I grinned to myself, pleased to be in this gentle man’s presence once more. He was like the grandfather I’d never had the opportunity to meet, and I silently thanked Tarah that he had been spared from the worst of this battle and prayed for his continued life and happiness. I just hoped that he knew what he was talking about when it came to Renn. The action required of me sounded simple enough. I just hoped it would work. Dayne approached my side; he must have stayed at the doorway while I had rushed to Renn.

I focused my energy, concentrating on summoning the most healing, kind, nurturing energy to the surface. This was difficult for me; I had never performed this kind of magic before. Everything I’d ever done with my magic had always been to hurt somebody, used as a lethal weapon. To wield it in this way was foreign to me. The energy warmed my hands instead of burned as it gathered, a soft, gentle energy balling up in my palms. I closed my eyes and held my hands together, capturing it within them.

Then, it felt as if I could contain it no more. Tears fell down my cheeks – this magic prompted so much emotion, more emotion than I’d ever allowed myself to express, or even feel. It was peace, it was happiness, it was love, it was everything I’d ever wanted. I was lost in the light that I had created.

I placed my palms on Renn’s chest, my fingers brushing her collarbone, the thin shift she wore a meager barrier between my hands and her skin. I took a deep breath, and pushed the magic through, into her. It was pure power that I lent her. Mentally, I pictured it squeezing her heart, supplying energy into her blood, coursing through her veins, reinforcing her limbs, just as I did when I used it to make myself stronger. I pictured the magic forcing her eyes to open.

The magic was spent. My eyes still closed, I dared not open them. I didn’t want to see if I had failed. Then, I heard sobs.

Dayne was crying, heavy, ugly sobs, his voice cracking as he whispered her name over and over again. I scrunched my eyes shut – if I didn’t witness this reality, then I could delay its truth. I ignored it as hard as I could.

Dayne grabbed my arm gently, squeezing it tightly.

“Larke, open your eyes.”

I shook my head, unwilling.

“Larke, please,” he whispered to me gently. “See what you’ve done.”

His voice was kind and soft, with a hint of awe, prompting me to trust him. Carefully, and slowly, I peeled open my eyes.

Renn was staring back at me, a tired smile on her face.

The Healer interjected into our moment, startling all of us. “She needs more energy, Larke.” He smiled at me once more. “Just a little should do the trick.”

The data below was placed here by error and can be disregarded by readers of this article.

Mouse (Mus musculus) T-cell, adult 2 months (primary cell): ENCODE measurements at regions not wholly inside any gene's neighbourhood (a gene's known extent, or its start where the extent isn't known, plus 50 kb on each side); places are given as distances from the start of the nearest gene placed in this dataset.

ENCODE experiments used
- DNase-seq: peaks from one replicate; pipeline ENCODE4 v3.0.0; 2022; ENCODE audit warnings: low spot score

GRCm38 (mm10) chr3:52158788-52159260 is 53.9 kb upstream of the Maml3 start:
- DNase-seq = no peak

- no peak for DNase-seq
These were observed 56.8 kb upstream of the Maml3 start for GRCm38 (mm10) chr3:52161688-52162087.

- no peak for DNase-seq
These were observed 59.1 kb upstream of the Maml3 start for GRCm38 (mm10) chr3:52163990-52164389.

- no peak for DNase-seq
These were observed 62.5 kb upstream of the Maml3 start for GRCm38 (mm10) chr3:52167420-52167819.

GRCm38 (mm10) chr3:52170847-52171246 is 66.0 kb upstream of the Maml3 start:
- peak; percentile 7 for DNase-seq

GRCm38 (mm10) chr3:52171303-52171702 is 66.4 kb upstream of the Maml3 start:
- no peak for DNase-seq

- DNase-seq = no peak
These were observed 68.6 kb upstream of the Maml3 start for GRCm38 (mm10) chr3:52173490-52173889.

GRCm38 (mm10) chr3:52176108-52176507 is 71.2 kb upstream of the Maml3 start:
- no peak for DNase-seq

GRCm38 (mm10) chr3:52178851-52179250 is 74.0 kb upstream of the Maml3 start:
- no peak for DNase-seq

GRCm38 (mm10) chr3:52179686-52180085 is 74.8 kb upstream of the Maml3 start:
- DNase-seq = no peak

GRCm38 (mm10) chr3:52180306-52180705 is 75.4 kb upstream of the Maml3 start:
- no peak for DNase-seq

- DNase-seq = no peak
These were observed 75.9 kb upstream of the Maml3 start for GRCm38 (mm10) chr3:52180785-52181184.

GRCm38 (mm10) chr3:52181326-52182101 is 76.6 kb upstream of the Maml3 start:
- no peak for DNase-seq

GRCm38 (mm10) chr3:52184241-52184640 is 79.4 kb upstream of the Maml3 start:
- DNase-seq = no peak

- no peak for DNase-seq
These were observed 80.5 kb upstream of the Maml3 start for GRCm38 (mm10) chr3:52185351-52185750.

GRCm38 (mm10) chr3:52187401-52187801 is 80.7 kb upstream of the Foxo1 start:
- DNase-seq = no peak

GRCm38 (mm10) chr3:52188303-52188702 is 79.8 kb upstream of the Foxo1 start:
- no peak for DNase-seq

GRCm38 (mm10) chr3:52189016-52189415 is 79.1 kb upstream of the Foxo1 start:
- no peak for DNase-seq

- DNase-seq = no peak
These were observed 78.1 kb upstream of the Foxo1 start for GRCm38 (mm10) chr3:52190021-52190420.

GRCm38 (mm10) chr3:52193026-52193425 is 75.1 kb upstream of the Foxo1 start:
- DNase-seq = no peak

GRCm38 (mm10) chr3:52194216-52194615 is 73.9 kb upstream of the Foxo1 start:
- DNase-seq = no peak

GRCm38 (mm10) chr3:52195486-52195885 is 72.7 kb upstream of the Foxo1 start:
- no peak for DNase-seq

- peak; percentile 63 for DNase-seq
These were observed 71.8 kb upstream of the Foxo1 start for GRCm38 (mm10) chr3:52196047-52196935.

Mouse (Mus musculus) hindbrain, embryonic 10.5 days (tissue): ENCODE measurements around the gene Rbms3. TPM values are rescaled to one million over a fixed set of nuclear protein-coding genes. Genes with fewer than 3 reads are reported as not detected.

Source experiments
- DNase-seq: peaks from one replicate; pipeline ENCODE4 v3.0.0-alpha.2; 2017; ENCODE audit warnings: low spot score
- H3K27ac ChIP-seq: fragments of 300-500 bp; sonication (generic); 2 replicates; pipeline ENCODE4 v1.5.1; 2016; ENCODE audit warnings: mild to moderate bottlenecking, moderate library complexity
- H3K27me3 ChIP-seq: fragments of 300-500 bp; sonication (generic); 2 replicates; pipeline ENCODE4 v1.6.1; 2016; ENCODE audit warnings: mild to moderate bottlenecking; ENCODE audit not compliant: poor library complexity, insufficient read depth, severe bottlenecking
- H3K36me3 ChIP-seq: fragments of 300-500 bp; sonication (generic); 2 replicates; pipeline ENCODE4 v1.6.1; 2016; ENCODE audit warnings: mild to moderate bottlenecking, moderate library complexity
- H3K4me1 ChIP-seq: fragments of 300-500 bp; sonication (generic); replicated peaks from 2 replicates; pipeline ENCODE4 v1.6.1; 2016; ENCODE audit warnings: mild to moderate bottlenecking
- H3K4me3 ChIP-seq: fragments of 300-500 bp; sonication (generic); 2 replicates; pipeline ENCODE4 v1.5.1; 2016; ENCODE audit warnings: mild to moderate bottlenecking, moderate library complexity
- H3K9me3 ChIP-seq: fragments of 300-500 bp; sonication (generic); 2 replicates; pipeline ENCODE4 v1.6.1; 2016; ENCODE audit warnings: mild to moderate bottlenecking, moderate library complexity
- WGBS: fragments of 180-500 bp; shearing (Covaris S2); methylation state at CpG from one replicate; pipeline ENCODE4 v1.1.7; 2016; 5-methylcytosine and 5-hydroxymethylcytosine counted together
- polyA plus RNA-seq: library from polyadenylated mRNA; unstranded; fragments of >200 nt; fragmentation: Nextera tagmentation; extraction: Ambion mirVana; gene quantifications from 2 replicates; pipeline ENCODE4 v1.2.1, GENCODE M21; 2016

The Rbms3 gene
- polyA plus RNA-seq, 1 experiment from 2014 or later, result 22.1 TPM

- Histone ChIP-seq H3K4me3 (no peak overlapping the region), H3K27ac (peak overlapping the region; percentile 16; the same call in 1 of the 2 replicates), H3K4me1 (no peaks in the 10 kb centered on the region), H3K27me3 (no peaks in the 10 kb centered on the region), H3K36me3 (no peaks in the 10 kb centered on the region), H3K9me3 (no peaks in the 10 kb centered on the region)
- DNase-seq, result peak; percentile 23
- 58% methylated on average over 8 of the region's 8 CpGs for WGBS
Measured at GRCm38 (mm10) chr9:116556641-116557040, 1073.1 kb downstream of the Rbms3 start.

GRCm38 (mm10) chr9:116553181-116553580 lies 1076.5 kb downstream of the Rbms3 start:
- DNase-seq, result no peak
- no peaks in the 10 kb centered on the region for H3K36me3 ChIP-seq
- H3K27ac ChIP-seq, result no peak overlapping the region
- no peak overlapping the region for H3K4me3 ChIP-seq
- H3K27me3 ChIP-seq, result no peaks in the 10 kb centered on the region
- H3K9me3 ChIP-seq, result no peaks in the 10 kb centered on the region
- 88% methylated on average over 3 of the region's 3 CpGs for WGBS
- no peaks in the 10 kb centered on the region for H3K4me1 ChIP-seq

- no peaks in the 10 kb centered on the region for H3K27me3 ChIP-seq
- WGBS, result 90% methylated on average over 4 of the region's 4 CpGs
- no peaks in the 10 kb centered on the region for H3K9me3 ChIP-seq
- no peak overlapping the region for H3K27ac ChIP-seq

I focused my energy once more, feeling tired, the concentration much more difficult as I felt the magical exertion threaten me, as it always did. I pushed past it though, and the magic coursed through my fingers once more. I brushed Renn’s arm with my finger, the energy flowing into her as if I’d poured it from a cup. She sighed, the energy healing her even more.

My head tipped forward, my vision blurring at the edges, as the exertion overwhelmed me. As always, and as I’d been trained to do since I was ten years old, I forced myself to continue despite the difficulties. Dayne still was holding tight onto my arm, squeezing it subconsciously. I smiled; his concern for Renn was endearing. It spoke to their relationship, their obvious friendship. Despite the pure happiness of this moment, I couldn’t help but feel a bit jealous of them. They had all of these years together, all of that time they were able to spend in each other’s company. Dayne had fifteen years to build that relationship with Renn, which was more than I’ve ever had. It just wasn’t fair, I thought. Especially since now, I knew I couldn’t stay.

Renn made to sit up gingerly, assisted by the Healer. I knew I should leave the room now, but I just couldn’t bring myself to. All I could worry about, for the time being, was the here and now. I would cherish these last moments with my sister, grateful. And, I would cherish these last moments that I had with Dayne, savoring each and every word, every look, every touch. They would be all that I had left of us, and I would take those memories with me into the Depths.

“Renn Fields, I offer you the position of Grand General,” Dayne said, his deep voice cracking on the last syllable. “Upon your full recovery, of course.” He smiled.

He still held my arm tightly, but his other hand clasped hers, fingers tight around her knuckles.

She smiled weakly, supported by the Healer and the pillows he was carefully placing behind her back to prop her up. “I accept your honor, your majesty.”

Dayne lifted her hand that he was holding to his lips, placing on those knuckles a light, chaste kiss.

He turned to me, the smile on his face luminous. “I knew you could do it,” he said, happiness radiating from him.

He embraced me without warning, his muscular arms encircling me and squeezing, pressing his face into my hair. Surprised, I lifted my hands, unsure what to do with them. But, before I could figure it out, he released me, chastened. He stepped back, his face red.

“Larke... I...,” Dayne coughed, his expression suddenly somber as he eyes stared deep into my soul. “I knew you could do it.”